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Would You Adam & Eve It: BioShock Remastered Fixes

BioShock: The Collection [official site] on PC is good-lookin’ but, it’s fair to say, A Bit Dicky, pulling off the impressively bungled trick of both recreating some of BioShock’s original issues and throwing a clutch of new ones into the mix too. Take yer pick from enforced mouse-smoothing, no 5.1 sound, messed-up 21:9 support, limited FOV, no graphics settings outside of antialiasing, anistropic filtering, resolution, vysnc and a clutch of crashes. Many of these, though not the crashes, can be resolved via ini file editing (a guide to that is here), but in this, the third consecutive Year Of Luigi, we should not be expected to dirty our hands so.

The good news is that 2K are planning to grab a five-iron and bludgeon most of the major problems into submission. The bad news is that it doesn’t look like we can expect a full settings menu any time soon.

Here’s what 2K are “looking to address” in the near future, as announced via Steam:

  • General Mouse Fixes, including better Mouse Smoothing, Sensitivity and Acceleration Options in BioShock;
  • Additional Speaker Mode Options in Audio Settings in BioShock;
  • Improved FoV Slider Options in BioShock, BioShock 2 and Minerva’s Den;
  • Support for 21:9 display ratios in BioShock, BioShock 2 and Minerva’s Den;
  • General stability improvement to reduce instances of game crashes.

Presuming they track down all the major crash-causers, that’s pretty much hitting every major grievance. The critical exception is the option to manually fiddle with stuff like shadow and texture quality. However, I might give ’em a pass on this, as the inherent age of BioShock 1&2 means that a majority of contemporary gaming systems should be able to run ’em maxed out. The remastering mostly consists of new textures, not reworking the fundamentals.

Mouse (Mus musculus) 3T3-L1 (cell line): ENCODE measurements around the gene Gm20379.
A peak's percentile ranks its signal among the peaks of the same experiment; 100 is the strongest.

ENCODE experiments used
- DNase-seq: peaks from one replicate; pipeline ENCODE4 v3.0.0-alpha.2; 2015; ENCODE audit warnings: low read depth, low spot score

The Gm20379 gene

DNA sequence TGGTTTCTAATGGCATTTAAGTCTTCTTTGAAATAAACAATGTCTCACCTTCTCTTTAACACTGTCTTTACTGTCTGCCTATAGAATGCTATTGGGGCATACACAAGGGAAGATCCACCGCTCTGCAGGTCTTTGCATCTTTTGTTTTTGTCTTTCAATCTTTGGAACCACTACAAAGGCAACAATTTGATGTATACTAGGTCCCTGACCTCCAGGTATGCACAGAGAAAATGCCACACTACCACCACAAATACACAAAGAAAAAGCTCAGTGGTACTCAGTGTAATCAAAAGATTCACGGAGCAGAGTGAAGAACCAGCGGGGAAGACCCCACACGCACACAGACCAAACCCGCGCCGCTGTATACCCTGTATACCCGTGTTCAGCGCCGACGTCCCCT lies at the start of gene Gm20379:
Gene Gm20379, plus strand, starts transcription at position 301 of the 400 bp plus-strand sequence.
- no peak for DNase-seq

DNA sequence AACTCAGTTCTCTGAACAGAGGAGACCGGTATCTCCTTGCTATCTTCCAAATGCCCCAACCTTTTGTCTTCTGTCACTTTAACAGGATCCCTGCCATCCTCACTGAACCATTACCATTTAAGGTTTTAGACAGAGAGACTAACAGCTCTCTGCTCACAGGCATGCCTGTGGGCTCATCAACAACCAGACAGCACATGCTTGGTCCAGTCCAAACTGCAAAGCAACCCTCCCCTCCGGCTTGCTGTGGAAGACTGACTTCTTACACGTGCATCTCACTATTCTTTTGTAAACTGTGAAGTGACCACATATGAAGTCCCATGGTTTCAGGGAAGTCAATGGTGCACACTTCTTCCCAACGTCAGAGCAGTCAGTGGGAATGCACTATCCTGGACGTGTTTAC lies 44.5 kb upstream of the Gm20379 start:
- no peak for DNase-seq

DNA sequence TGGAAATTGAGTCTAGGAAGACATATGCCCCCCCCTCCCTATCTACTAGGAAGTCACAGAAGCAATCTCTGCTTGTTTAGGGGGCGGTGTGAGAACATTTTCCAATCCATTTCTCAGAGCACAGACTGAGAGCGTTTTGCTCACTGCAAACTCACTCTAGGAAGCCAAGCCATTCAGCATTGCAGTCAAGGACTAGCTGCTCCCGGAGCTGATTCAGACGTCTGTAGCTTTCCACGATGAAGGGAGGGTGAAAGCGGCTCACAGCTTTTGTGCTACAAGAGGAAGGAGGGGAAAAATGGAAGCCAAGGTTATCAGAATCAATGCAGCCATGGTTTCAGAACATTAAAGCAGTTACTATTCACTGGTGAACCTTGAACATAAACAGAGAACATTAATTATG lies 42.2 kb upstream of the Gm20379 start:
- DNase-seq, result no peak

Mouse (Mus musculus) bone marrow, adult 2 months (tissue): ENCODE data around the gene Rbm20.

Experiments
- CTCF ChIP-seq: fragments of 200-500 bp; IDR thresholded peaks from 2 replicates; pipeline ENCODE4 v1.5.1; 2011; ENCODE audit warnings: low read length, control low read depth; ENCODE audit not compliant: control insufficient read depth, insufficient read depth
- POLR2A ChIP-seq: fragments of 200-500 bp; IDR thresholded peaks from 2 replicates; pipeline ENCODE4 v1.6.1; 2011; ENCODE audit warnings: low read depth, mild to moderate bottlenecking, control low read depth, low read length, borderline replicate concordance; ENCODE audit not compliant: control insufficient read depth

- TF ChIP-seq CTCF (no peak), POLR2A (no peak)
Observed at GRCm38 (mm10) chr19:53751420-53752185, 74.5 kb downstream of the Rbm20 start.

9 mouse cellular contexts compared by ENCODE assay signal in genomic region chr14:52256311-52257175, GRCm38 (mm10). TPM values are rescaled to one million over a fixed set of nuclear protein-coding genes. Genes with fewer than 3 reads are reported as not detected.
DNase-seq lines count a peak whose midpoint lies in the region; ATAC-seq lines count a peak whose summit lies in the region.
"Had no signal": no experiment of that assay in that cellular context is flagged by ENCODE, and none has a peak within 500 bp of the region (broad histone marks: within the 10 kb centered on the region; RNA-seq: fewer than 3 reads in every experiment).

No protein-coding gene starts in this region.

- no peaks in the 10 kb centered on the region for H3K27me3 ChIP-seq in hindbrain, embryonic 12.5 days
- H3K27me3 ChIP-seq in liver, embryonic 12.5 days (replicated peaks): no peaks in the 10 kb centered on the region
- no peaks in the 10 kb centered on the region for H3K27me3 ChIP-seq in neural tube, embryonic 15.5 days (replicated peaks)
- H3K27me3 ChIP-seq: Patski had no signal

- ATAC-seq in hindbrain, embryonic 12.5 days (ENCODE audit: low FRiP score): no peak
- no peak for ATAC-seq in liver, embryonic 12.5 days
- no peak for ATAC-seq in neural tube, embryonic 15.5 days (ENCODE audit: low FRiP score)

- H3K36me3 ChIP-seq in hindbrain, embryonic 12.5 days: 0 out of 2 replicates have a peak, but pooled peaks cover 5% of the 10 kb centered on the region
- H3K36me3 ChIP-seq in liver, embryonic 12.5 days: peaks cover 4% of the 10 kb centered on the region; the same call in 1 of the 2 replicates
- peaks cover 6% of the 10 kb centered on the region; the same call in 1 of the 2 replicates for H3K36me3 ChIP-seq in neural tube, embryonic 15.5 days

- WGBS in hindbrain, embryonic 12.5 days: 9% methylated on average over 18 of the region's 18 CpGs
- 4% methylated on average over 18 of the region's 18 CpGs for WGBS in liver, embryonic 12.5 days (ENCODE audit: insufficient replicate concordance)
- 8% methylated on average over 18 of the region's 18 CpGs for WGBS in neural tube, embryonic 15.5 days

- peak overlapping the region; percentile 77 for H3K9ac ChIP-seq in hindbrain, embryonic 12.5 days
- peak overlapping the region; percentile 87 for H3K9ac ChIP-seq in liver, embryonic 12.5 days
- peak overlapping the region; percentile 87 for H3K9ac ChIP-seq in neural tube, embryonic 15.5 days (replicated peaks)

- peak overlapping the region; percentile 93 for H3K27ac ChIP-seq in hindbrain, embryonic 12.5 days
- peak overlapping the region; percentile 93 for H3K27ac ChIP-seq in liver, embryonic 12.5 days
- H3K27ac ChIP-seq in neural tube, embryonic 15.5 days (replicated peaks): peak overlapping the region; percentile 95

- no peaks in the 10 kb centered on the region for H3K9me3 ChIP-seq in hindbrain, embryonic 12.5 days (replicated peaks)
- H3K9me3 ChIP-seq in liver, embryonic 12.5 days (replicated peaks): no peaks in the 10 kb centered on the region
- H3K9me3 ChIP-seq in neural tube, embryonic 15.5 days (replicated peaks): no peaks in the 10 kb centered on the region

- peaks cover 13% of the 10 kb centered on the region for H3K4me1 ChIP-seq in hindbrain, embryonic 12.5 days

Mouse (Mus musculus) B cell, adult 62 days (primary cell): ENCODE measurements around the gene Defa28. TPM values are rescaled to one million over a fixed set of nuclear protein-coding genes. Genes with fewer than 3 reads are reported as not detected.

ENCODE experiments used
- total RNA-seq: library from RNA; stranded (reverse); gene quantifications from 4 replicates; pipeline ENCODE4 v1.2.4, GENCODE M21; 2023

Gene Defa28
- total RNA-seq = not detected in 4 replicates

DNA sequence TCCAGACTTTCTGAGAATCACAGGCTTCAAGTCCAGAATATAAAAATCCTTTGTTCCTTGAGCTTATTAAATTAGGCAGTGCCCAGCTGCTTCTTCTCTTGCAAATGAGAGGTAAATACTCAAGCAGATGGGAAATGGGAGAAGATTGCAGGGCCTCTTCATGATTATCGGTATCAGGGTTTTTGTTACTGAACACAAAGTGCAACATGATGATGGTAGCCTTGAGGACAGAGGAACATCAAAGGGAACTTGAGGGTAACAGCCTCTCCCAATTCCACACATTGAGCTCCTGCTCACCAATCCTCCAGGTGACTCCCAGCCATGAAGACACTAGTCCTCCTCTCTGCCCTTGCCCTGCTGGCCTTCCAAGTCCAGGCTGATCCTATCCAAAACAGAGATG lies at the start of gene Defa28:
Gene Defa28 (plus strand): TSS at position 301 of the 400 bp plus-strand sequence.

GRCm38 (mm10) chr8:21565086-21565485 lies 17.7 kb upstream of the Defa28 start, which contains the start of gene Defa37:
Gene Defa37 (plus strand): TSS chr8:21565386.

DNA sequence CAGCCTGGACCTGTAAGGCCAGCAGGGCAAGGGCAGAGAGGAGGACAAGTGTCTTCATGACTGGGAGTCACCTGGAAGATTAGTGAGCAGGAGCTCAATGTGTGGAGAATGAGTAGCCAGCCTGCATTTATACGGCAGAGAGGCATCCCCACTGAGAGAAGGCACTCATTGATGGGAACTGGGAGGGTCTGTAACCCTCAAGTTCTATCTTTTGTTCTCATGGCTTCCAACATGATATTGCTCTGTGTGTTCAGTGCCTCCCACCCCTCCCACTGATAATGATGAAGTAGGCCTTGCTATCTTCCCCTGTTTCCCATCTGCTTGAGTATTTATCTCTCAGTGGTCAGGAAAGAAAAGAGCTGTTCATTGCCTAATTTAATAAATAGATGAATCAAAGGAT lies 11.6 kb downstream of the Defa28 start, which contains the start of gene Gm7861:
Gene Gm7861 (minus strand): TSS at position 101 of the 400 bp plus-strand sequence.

Nonetheless, it’s a bummer to lack options for e.g. advanced anti-aliasing on high-end systems, and for manually dropping bits and bobs to get the games running sweet on e.g. puny integrated graphics on a laptop. (Though I guess you could play the original versions instead in the latter case?)

Good to know the main issues aren’t just being shrugged off, anyway. It’s a damn shame that two of the most compelling shooters of the last decade didn’t get the full-on love and cuddles that the bluster might have suggested, but hopefully they can live a little longer yet.

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Alec Meer

Senior Editor

Co-founder of RPS. Dungeon Keeper & X-COM 4 Life.

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